As a youngster, Gary Rosenzweig was allowed to play video games whenever he wanted, as long as his homework was done first. His parents got him an Atari 2600 and an assortment of games. He loved to play Adventure, Asteroids, Pitfall, Raiders of the Lost Ark, and even that dreadful E.T. game.
At age 13, in 1983, his grandmother gave him a new TRS-80 Model III. The first thing he did with it was learn to program. And then, make games. He made some text adventure games, and then some RPG games, and then some arcade games. He was allowed to stay up all night making games, as long as his homework was done first.
In high school, Gary got to play with the Apple II computers pretty much whenever he wanted, as long as his schoolwork was done first. He made space shuttle simulators and spreadsheet programs. And some games.
Gary went on to study computer science in college, at Drexel University. There he was told that with his degree, he could go on to be a programmer at any high-tech firm making business applications. But he wanted to make games, even if it was on the side, after he got his work done first.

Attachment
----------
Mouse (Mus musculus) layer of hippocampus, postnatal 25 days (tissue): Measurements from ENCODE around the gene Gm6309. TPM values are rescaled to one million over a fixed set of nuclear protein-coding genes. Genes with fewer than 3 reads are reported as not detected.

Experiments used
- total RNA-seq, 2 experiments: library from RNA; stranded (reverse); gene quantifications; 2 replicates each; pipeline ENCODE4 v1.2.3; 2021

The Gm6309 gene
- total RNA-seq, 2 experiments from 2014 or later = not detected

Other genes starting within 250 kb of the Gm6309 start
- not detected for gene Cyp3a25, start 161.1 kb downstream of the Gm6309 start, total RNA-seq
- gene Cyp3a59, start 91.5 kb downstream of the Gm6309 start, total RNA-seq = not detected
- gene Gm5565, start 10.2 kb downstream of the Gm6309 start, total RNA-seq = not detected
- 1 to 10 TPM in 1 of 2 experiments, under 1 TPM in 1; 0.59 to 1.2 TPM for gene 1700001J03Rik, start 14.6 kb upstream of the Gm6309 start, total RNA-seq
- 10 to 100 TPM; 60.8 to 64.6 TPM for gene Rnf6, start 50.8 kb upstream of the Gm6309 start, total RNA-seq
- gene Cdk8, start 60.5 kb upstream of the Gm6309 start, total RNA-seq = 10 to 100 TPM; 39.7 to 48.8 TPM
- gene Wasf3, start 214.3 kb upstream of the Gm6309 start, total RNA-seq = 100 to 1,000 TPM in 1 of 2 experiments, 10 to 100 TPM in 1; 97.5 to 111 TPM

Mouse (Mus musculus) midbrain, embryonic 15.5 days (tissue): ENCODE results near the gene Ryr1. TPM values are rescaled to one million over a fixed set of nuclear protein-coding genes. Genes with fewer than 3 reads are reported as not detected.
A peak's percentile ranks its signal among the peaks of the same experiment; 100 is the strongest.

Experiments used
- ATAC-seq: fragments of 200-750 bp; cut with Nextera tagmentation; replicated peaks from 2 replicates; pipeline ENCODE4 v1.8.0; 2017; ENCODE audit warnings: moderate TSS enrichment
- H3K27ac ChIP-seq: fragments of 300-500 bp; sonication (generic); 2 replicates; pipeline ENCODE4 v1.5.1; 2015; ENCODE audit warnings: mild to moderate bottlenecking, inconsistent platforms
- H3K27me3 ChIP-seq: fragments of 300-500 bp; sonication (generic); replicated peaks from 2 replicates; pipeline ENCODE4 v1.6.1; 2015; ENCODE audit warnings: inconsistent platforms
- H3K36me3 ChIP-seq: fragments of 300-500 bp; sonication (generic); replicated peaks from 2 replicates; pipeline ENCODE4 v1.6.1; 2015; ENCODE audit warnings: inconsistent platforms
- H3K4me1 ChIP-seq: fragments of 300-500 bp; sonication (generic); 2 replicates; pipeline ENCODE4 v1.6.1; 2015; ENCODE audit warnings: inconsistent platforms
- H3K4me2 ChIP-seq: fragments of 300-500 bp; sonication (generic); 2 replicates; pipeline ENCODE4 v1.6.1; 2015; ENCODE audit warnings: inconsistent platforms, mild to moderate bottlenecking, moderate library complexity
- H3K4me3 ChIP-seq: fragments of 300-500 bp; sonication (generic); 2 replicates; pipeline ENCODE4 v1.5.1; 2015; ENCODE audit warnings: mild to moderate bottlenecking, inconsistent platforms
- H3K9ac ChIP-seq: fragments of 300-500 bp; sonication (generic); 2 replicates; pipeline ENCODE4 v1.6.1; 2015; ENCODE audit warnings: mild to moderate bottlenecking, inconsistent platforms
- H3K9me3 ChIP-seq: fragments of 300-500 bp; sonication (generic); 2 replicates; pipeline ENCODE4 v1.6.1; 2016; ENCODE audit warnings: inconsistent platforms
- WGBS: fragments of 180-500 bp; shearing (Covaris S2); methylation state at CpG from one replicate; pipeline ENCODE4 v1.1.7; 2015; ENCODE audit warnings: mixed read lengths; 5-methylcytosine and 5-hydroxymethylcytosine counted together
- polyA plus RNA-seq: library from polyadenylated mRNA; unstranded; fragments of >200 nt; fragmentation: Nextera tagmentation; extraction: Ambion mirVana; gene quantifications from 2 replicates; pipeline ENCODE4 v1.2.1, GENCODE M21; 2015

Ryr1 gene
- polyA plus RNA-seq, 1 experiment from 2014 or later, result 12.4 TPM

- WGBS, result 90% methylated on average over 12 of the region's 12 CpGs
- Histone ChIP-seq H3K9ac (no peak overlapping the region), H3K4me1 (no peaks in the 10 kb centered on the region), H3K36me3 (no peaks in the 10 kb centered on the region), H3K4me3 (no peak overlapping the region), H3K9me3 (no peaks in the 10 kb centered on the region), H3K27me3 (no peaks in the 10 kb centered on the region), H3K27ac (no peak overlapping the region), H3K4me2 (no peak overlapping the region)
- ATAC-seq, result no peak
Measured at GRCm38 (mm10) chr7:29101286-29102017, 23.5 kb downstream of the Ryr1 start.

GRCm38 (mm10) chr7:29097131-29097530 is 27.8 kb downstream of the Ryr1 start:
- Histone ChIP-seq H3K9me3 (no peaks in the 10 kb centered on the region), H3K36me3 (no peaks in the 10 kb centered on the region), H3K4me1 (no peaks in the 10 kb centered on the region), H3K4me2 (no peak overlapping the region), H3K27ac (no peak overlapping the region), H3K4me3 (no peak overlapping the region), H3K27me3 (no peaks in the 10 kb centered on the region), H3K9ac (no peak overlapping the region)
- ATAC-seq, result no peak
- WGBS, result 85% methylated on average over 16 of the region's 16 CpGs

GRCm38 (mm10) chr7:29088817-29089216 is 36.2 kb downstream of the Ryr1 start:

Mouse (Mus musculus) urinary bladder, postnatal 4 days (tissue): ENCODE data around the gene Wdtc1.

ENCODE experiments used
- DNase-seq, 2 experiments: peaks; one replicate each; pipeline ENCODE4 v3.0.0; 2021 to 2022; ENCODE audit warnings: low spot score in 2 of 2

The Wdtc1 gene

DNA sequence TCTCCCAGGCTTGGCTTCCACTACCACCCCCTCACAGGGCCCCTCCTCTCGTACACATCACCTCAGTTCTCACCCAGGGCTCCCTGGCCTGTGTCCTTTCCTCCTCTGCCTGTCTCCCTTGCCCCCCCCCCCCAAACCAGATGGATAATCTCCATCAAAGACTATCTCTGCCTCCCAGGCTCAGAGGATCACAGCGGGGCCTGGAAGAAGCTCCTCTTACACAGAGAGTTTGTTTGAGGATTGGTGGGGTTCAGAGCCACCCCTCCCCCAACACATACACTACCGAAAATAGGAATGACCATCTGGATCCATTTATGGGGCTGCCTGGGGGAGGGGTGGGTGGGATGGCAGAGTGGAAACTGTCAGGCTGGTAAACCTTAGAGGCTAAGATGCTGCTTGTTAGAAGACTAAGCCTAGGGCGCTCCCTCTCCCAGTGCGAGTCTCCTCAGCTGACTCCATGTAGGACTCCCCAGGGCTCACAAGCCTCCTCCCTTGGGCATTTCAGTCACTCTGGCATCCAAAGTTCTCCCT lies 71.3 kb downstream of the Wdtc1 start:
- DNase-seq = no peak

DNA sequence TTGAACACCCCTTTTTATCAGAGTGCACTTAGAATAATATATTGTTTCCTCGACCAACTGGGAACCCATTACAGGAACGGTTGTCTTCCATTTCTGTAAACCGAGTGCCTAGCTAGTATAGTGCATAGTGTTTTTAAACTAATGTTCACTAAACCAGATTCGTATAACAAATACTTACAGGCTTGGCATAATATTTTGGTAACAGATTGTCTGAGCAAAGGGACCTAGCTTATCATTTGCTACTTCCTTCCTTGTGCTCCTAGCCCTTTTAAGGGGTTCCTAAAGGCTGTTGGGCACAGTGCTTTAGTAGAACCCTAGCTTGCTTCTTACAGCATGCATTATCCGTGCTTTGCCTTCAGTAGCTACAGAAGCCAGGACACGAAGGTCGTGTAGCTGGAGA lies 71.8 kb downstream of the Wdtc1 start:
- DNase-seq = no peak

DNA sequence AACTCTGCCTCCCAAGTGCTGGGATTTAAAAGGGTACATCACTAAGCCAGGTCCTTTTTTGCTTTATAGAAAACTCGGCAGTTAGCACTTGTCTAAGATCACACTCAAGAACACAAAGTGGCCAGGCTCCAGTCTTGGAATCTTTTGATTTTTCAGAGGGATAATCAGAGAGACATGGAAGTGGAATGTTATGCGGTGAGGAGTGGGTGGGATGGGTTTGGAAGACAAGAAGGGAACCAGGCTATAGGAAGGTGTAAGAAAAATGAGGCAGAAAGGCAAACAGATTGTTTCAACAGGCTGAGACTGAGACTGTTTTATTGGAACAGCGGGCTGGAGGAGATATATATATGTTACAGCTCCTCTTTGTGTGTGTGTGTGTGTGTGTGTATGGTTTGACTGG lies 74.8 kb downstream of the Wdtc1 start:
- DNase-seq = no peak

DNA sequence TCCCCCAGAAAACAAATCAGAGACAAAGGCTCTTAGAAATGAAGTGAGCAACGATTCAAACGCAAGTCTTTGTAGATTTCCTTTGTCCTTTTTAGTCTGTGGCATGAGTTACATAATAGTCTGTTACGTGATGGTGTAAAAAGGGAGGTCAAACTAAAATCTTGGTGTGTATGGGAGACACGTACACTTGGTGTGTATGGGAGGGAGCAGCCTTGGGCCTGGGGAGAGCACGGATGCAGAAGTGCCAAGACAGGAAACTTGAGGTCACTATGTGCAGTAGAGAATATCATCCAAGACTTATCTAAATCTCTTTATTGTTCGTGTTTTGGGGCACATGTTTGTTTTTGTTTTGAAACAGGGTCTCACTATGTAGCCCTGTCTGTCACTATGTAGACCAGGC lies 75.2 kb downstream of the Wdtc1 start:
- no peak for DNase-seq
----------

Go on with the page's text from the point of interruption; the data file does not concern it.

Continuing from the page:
After a side trip to get a Master's degree in journalism and mass communication from the University of North Carolina in Chapel Hill, Gary ended up getting a job where he could make games for kids using Macromedia Director.
Then, they invented the Internet. It was soon followed by Shockwave, a way to play Director content in web pages. Gary started making his own games for his own website in the evening,
after his work was done first.
In 1996, Gary started hiw own company, CleverMedia, to produce games for the Web. He was soon creating both Shockwave and Flash games with some of the most creative people he ever met. CleverMedia and its sites grew over the years to become the single largest collection of web-based games by a single company. Gary has created more than 300 games in the past 12 years, most of which can be found at CleverMedia's main game site, www.GameScene.com.
Gary also likes to share what he knows. His sites http://FlashGameU.com, www.Director-Online.com, and www.DeveloperDispatch.com contain information for other developers. He has also written many books, including Macromedia Flash MX ActionScript for Fun & Games, Special Edition Using Director MX, and Advanced Lingo for Games. Gary wrote this book mostly on evenings and weekends, after his other work was done first.
Gary lives in Denver, Colorado, with his wife, Debby, and daughter, Luna. Debby and Gary also own The Attic Bookstore, an unusual used bookstore in Englewood, Colorado. Luna is only 5 years old, but is already playing games on her Macintosh computer, after her homework is done first, of course.